Tag: cold stratification

Gardening Journal – Cold Stratification Update and Starting Lavender from Seed

Last week I popped these babies out of the fridge to plant them, and was surprised to see that one of the lavender varieties sprouted in the bag and grew over an inch in one week! Time to get them out of plastic and into the oven.

Of the four varieties of seed that I cold stratified, only the Hidcote lavender sprouted, and prolifically so. There were 15 visible sprouts in the bag of sand, 27 in the sand/peat moss mixture and just 4 sprouts in the peat moss.

I carefully transplanted them into this seed starting mix. Because this tray is perforated into smaller six packs, I planted like seeds in each section and am removing sections from the oven as the seeds sprout and their care needs change.

A week later, several of my lavender sprouts withered and died. I have 28 seedlings left. I’m struggling to find the right balance of moisture, light and warmth for these tiny guys. Any lavender experts out there? Help a girl out? If I can get a dozen sturdy lavender plants from this batch, I’ll call it a success. Fingers crossed!

The Munstead lavender and both varieties of milkweed have sprouted and are growing well. It’s too early to tell how they will do, but for now they’re all looking strong.

Pa Kettle thinks I’m crazy for tending milkweed because it’s little more than a roadside weed here in SW Virginia. He mows it in his yard and tills it under in his garden. I’m hoping the milkweed attracts pollinators, especially monarch butterflies to our yard.

That’s what is growing in my oven, on the stove and all over the kitchen! Have you started any seedlings yet?

Disclosure: In addition to occasional sponsored posts, Arthurized Home uses clickable affiliate links. That means that I may receive a small commission from sales at no extra charge to you. As always, my opinion is 100% my own, and I only recommend things that I truly love or use myself. Thank you for patronizing the brands that support Arthurized Home!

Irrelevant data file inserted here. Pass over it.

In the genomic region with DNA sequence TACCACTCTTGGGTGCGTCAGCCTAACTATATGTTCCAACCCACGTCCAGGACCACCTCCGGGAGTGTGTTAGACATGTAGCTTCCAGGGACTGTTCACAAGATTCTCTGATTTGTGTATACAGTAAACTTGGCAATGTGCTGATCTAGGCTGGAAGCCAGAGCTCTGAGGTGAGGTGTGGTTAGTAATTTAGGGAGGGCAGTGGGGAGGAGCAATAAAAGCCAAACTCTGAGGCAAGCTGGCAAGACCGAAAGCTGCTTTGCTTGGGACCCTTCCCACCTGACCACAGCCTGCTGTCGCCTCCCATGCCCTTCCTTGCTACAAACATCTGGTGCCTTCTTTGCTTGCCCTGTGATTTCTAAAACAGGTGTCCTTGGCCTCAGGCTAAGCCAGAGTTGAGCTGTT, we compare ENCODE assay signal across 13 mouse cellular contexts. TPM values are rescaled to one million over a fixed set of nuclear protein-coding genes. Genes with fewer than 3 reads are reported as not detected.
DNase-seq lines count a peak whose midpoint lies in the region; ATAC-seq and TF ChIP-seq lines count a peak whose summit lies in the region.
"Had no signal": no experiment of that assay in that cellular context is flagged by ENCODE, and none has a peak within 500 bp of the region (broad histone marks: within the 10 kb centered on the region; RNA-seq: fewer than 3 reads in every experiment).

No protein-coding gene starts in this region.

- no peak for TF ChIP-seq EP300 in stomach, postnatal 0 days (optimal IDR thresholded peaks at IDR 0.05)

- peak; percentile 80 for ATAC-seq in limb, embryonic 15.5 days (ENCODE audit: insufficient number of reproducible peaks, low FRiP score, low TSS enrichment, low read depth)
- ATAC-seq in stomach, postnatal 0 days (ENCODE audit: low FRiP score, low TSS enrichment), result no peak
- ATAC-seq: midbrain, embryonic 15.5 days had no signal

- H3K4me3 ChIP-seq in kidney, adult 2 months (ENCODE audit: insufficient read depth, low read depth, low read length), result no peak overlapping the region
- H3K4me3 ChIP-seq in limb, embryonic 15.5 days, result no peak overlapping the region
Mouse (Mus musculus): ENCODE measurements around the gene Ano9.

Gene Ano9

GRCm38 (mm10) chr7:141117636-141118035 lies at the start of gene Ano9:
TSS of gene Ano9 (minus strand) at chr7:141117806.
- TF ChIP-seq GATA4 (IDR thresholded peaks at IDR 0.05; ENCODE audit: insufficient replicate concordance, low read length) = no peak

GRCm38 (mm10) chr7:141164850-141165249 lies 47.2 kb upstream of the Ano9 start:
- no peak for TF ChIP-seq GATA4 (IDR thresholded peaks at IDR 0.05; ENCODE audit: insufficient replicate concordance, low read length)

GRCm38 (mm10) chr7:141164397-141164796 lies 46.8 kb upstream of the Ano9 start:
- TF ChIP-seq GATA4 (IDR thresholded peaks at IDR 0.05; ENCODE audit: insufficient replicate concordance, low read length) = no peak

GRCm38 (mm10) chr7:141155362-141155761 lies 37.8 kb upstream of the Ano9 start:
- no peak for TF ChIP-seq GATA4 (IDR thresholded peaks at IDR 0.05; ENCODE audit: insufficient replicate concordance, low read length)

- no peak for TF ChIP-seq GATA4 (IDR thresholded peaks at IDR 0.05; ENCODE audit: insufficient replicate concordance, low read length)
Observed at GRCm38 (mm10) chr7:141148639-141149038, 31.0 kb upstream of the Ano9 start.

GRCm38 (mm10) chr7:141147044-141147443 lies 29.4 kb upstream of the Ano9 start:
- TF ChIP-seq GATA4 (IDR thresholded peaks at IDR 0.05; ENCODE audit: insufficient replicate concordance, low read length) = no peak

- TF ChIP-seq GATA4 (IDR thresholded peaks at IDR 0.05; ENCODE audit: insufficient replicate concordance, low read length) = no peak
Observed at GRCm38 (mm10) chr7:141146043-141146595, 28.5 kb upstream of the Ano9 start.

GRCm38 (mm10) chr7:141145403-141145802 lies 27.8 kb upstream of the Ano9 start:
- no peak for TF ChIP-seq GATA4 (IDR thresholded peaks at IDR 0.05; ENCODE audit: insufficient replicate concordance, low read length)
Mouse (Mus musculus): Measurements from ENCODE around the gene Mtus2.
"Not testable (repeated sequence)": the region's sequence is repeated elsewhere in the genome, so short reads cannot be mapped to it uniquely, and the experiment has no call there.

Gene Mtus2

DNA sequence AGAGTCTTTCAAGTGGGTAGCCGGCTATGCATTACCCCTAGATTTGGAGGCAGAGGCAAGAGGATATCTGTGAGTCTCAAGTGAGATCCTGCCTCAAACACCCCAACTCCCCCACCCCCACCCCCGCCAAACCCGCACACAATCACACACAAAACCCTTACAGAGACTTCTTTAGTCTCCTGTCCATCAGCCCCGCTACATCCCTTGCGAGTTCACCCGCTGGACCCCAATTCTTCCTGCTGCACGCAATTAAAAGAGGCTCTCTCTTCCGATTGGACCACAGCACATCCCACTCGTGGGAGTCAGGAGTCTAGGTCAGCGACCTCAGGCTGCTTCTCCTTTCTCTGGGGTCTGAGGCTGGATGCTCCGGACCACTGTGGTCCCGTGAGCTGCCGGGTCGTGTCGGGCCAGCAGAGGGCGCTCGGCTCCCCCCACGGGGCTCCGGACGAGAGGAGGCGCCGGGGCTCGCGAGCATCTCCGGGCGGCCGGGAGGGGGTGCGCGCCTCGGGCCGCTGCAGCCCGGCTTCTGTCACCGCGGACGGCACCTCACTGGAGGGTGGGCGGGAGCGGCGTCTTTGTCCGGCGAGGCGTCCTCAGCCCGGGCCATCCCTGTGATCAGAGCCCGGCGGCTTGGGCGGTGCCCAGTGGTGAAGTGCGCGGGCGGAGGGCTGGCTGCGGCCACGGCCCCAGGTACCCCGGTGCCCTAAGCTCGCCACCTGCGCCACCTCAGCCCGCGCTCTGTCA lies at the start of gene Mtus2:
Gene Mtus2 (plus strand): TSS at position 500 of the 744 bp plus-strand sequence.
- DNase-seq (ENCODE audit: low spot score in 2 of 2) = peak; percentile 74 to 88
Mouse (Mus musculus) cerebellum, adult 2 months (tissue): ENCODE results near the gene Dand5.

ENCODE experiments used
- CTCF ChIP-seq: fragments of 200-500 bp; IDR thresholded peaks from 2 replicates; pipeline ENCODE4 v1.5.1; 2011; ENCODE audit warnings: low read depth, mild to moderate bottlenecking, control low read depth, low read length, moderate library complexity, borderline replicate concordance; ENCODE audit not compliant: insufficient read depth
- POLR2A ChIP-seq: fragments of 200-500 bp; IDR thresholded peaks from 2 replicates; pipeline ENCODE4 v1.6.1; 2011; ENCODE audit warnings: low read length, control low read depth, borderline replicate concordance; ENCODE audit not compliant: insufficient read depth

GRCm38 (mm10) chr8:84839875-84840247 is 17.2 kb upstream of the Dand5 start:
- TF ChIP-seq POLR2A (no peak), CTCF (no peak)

Copyright 2019-2020 © Arthurized Home – All Rights Reserved. This post is the original content of Arthurized Home. If you’re reading this on another site, it’s unArthurized.

Gardening Journal – Cold Stratification

With Christmas in the rear-view mirror, I’d just as soon go straight to spring and gardening season. Since that won’t happen, I’ll busy myself with a few garden tasks while the snow flies.

This year I’m planting a few types of seeds that benefit from cold stratification. In a nutshell, stratification is subjecting the seeds to cold, moist conditions in order to mimic winter dormancy. This softens up the hard seed coat and when warm temperatures arrive, it signals the seed to open and grow. Some seeds will not germinate (or will germinate very poorly) without it.

Depending on the seed, it could need anywhere from 1-3 months of stratification; this information will be printed on the seed packet. I’m experimenting with two varieties of lavender because it is a good companion plant for nearly everything else in the garden.

I’m also planting milkweed to draw pollinators to the yard. My father-in-law (affectionately known as Pa Kettle) planted milkweed for my mother-in-law so she could collect monarch caterpillars and watch them transform. Each fall, her front porch and dining room table were filled with butterfly cages. She was the cutest little mad scientist! Her middle school students enjoyed watching the process and learning about the life cycle of monarch butterflies.

This is my first attempt at cold stratification, and I’ve read that you can use either peat moss or sand. Being a more-is-more girl, I decided to try each, plus a 1:1 mixture of peat and sand. The process is the same regardless of the medium.

Some articles suggested sterilizing the planting medium so I placed my peat and sand into the oven on the lowest setting for a few hours.

Prepare plastic bags or other containers by writing the seed name and date for removal from cold stratification on the bag.

Now for the fun part! Mix a little water into the peat or sand until you can form it into a ball. The medium should be thoroughly but only slightly dampened. You should not be able to squeeze water out of the mixture. Excess moisture could cause the seeds to mildew or rot.

Mix the seeds into the medium and place into the prepared bags. Pop the bags into the lowest part of your refrigerator and you’re done!

I’ll check on mine occasionally to make sure they haven’t germinated. If some seeds do sprout, I will transfer them to planting trays and keep them in a warm, sunny spot until I can plant them outside.

Have you had any success with cold stratification? Do you have any tips to share? I’m all ears!

Disclosure: In addition to occasional sponsored posts, Arthurized Home uses clickable affiliate links. That means that I may receive a small commission from sales at no extra charge to you. As always, my opinion is 100% my own, and I only recommend things that I truly love or use myself. Thank you for patronizing the brands that support Arthurized Home!

Copyright 2019-2020 © Arthurized Home – All Rights Reserved. This post is the original content of Arthurized Home. If you’re reading this on another site, it’s unArthurized.